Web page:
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- Put an Appraiser on Your Remodeling Team
Home values continue to vacillate in most markets, which means that it’s difficult to estimate exactly how much equity you might be adding with a renovation or remodeling project. If you are aiming for maximum return, review your plans with an appraiser before the walls start coming down.
This spring, a third of home sales were complicated by appraisals that differed significantly from the agreed-on sale price.
That means the best judgment of the real estate agents, buyer, and seller were at serious odds with the professional opinion of the independent appraiser. But the appraiser’s opinion is the only one that a lender cares about. Ultimately, the value the appraiser puts on the house becomes the reality: the buyers and sellers must re-negotiate to arrive at that value before the deal can proceed.
That’s why you should rely on an appraiser’s opinion, not on a computer-generated home value or the ‘market analysis’ offered as a marketing tool by an agent. Only a licensed, independent appraiser can tell you how much value you are adding—or not—through your proposed remodeling.
Here are three questions to ask the appraiser:
• Will this project make our house ‘too rich’ for our neighborhood? It’s easy to get carried away with surface finishes, especially when you notice that local property listings lead with ‘granite counters!’ and high-end appliances. Just because agents think those amenities sell houses doesn’t mean that such finishes are now the standard on your block. The appraiser can tell you what the norms actually are, so you can calibrate your finishes to be at, or perhaps just above, the norm.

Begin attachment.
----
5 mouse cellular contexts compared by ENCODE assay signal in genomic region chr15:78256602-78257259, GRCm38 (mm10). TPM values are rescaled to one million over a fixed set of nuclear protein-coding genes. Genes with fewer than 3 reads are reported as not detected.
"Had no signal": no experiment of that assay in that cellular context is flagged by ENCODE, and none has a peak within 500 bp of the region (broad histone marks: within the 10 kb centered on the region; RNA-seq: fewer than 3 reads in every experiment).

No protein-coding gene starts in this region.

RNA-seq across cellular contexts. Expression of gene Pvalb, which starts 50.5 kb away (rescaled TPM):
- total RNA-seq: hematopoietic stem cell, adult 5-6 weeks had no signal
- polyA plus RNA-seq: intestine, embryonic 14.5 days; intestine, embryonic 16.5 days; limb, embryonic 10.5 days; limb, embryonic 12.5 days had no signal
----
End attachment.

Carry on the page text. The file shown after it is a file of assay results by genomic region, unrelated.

• What types of houses are currently selling for the highest price per square foot in your area? This is an important factor if you are putting on an addition. Ask the appraiser to calculate the likely value per square foot of your house with and without the proposed addition. You might find that you get less for more space.
• Are foreclosures continuing to affect property values in our neighborhood, and if so, are those foreclosures being bought and improved by investors or owners? The appraiser should be able to tell you if improved foreclosures are actually starting to bolster home values. If so, home appreciation in your neighborhood might be stronger than current statistics indicate. That means that you stand a better chance of getting back more of what you spend, because freshly improved foreclosures are now relevant comparables.
If the appraiser’s opinion reveals that you will probably not add as much value as you had assumed, you have several choices:
• You can continue with your project, knowing that you are not going to get back most of what you are spending.
• You can adapt the project—changing finishes, the size, and complexity of the job—so you are spending the least to get the maximum return.
• Or you could scrap your original plans and make much simpler changes that maintain the marketability of the house without gambling on a significant return.
Expect to pay $300 to $400 for an appraisal. You can find licensed appraisers through your state’s registry of licensed real estate professionals.
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